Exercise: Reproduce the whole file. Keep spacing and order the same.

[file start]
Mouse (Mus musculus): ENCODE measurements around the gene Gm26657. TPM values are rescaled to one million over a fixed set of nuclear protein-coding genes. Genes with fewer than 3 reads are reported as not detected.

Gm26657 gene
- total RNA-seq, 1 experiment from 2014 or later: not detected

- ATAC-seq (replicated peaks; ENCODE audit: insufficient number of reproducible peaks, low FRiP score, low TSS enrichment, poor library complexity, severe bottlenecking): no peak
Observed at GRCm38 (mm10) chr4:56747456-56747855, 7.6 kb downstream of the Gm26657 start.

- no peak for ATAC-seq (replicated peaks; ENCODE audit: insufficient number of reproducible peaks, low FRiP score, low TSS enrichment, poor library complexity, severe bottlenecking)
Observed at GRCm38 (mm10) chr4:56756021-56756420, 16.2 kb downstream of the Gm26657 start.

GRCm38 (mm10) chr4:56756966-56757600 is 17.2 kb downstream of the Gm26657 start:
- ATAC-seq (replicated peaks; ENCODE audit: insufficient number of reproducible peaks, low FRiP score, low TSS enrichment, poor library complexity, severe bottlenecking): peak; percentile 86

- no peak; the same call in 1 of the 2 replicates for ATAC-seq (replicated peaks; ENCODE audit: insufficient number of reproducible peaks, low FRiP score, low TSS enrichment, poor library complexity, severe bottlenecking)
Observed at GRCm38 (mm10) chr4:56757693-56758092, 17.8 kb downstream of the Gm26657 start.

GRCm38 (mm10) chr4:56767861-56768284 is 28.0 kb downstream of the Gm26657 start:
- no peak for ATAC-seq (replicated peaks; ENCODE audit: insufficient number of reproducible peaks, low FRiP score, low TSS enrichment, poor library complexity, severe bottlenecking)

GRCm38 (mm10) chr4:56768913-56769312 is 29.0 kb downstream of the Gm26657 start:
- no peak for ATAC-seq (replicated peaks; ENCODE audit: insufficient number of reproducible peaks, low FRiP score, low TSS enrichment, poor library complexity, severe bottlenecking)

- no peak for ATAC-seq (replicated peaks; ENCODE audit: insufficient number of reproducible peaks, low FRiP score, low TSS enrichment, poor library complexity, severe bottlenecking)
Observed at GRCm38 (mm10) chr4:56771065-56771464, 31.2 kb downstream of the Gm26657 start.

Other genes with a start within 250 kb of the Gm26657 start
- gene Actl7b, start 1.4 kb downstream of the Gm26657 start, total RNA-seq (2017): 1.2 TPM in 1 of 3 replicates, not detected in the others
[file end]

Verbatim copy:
Mouse (Mus musculus): ENCODE measurements around the gene Gm26657. TPM values are rescaled to one million over a fixed set of nuclear protein-coding genes. Genes with fewer than 3 reads are reported as not detected.

Gm26657 gene
- total RNA-seq, 1 experiment from 2014 or later: not detected

- ATAC-seq (replicated peaks; ENCODE audit: insufficient number of reproducible peaks, low FRiP score, low TSS enrichment, poor library complexity, severe bottlenecking): no peak
Observed at GRCm38 (mm10) chr4:56747456-56747855, 7.6 kb downstream of the Gm26657 start.

- no peak for ATAC-seq (replicated peaks; ENCODE audit: insufficient number of reproducible peaks, low FRiP score, low TSS enrichment, poor library complexity, severe bottlenecking)
Observed at GRCm38 (mm10) chr4:56756021-56756420, 16.2 kb downstream of the Gm26657 start.

GRCm38 (mm10) chr4:56756966-56757600 is 17.2 kb downstream of the Gm26657 start:
- ATAC-seq (replicated peaks; ENCODE audit: insufficient number of reproducible peaks, low FRiP score, low TSS enrichment, poor library complexity, severe bottlenecking): peak; percentile 86

- no peak; the same call in 1 of the 2 replicates for ATAC-seq (replicated peaks; ENCODE audit: insufficient number of reproducible peaks, low FRiP score, low TSS enrichment, poor library complexity, severe bottlenecking)
Observed at GRCm38 (mm10) chr4:56757693-56758092, 17.8 kb downstream of the Gm26657 start.

GRCm38 (mm10) chr4:56767861-56768284 is 28.0 kb downstream of the Gm26657 start:
- no peak for ATAC-seq (replicated peaks; ENCODE audit: insufficient number of reproducible peaks, low FRiP score, low TSS enrichment, poor library complexity, severe bottlenecking)

GRCm38 (mm10) chr4:56768913-56769312 is 29.0 kb downstream of the Gm26657 start:
- no peak for ATAC-seq (replicated peaks; ENCODE audit: insufficient number of reproducible peaks, low FRiP score, low TSS enrichment, poor library complexity, severe bottlenecking)

- no peak for ATAC-seq (replicated peaks; ENCODE audit: insufficient number of reproducible peaks, low FRiP score, low TSS enrichment, poor library complexity, severe bottlenecking)
Observed at GRCm38 (mm10) chr4:56771065-56771464, 31.2 kb downstream of the Gm26657 start.

Other genes with a start within 250 kb of the Gm26657 start
- gene Actl7b, start 1.4 kb downstream of the Gm26657 start, total RNA-seq (2017): 1.2 TPM in 1 of 3 replicates, not detected in the others